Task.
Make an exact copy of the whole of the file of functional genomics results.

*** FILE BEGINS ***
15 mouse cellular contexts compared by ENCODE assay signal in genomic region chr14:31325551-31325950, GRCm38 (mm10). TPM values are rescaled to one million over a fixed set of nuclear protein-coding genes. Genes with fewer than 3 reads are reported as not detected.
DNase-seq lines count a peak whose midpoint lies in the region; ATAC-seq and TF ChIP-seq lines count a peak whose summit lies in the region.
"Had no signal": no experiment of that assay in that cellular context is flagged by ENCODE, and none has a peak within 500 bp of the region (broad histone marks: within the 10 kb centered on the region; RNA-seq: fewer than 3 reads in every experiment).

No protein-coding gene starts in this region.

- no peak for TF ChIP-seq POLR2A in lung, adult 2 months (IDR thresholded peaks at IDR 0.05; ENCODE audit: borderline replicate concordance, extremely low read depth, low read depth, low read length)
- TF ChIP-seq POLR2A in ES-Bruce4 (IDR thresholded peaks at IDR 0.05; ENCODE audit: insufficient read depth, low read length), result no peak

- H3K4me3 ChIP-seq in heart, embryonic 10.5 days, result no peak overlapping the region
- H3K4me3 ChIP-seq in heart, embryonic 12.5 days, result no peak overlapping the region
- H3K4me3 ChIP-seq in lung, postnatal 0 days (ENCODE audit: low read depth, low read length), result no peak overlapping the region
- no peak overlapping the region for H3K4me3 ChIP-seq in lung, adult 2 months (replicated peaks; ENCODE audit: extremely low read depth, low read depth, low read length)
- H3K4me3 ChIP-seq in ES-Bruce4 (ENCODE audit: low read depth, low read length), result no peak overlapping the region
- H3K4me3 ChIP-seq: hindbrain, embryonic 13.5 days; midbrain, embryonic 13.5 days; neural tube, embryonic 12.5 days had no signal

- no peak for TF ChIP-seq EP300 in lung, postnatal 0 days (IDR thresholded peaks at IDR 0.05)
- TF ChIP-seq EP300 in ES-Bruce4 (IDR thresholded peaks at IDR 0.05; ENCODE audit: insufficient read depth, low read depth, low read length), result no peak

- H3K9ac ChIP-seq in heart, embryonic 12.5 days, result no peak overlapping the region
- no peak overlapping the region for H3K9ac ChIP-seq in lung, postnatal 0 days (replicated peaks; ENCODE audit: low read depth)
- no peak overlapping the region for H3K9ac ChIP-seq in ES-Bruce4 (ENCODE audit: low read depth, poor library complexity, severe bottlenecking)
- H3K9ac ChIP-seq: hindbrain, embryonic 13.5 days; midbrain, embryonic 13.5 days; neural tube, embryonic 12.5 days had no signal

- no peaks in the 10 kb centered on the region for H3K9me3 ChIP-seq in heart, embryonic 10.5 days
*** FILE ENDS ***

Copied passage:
15 mouse cellular contexts compared by ENCODE assay signal in genomic region chr14:31325551-31325950, GRCm38 (mm10). TPM values are rescaled to one million over a fixed set of nuclear protein-coding genes. Genes with fewer than 3 reads are reported as not detected.
DNase-seq lines count a peak whose midpoint lies in the region; ATAC-seq and TF ChIP-seq lines count a peak whose summit lies in the region.
"Had no signal": no experiment of that assay in that cellular context is flagged by ENCODE, and none has a peak within 500 bp of the region (broad histone marks: within the 10 kb centered on the region; RNA-seq: fewer than 3 reads in every experiment).

No protein-coding gene starts in this region.

- no peak for TF ChIP-seq POLR2A in lung, adult 2 months (IDR thresholded peaks at IDR 0.05; ENCODE audit: borderline replicate concordance, extremely low read depth, low read depth, low read length)
- TF ChIP-seq POLR2A in ES-Bruce4 (IDR thresholded peaks at IDR 0.05; ENCODE audit: insufficient read depth, low read length), result no peak

- H3K4me3 ChIP-seq in heart, embryonic 10.5 days, result no peak overlapping the region
- H3K4me3 ChIP-seq in heart, embryonic 12.5 days, result no peak overlapping the region
- H3K4me3 ChIP-seq in lung, postnatal 0 days (ENCODE audit: low read depth, low read length), result no peak overlapping the region
- no peak overlapping the region for H3K4me3 ChIP-seq in lung, adult 2 months (replicated peaks; ENCODE audit: extremely low read depth, low read depth, low read length)
- H3K4me3 ChIP-seq in ES-Bruce4 (ENCODE audit: low read depth, low read length), result no peak overlapping the region
- H3K4me3 ChIP-seq: hindbrain, embryonic 13.5 days; midbrain, embryonic 13.5 days; neural tube, embryonic 12.5 days had no signal

- no peak for TF ChIP-seq EP300 in lung, postnatal 0 days (IDR thresholded peaks at IDR 0.05)
- TF ChIP-seq EP300 in ES-Bruce4 (IDR thresholded peaks at IDR 0.05; ENCODE audit: insufficient read depth, low read depth, low read length), result no peak

- H3K9ac ChIP-seq in heart, embryonic 12.5 days, result no peak overlapping the region
- no peak overlapping the region for H3K9ac ChIP-seq in lung, postnatal 0 days (replicated peaks; ENCODE audit: low read depth)
- no peak overlapping the region for H3K9ac ChIP-seq in ES-Bruce4 (ENCODE audit: low read depth, poor library complexity, severe bottlenecking)
- H3K9ac ChIP-seq: hindbrain, embryonic 13.5 days; midbrain, embryonic 13.5 days; neural tube, embryonic 12.5 days had no signal

- no peaks in the 10 kb centered on the region for H3K9me3 ChIP-seq in heart, embryonic 10.5 days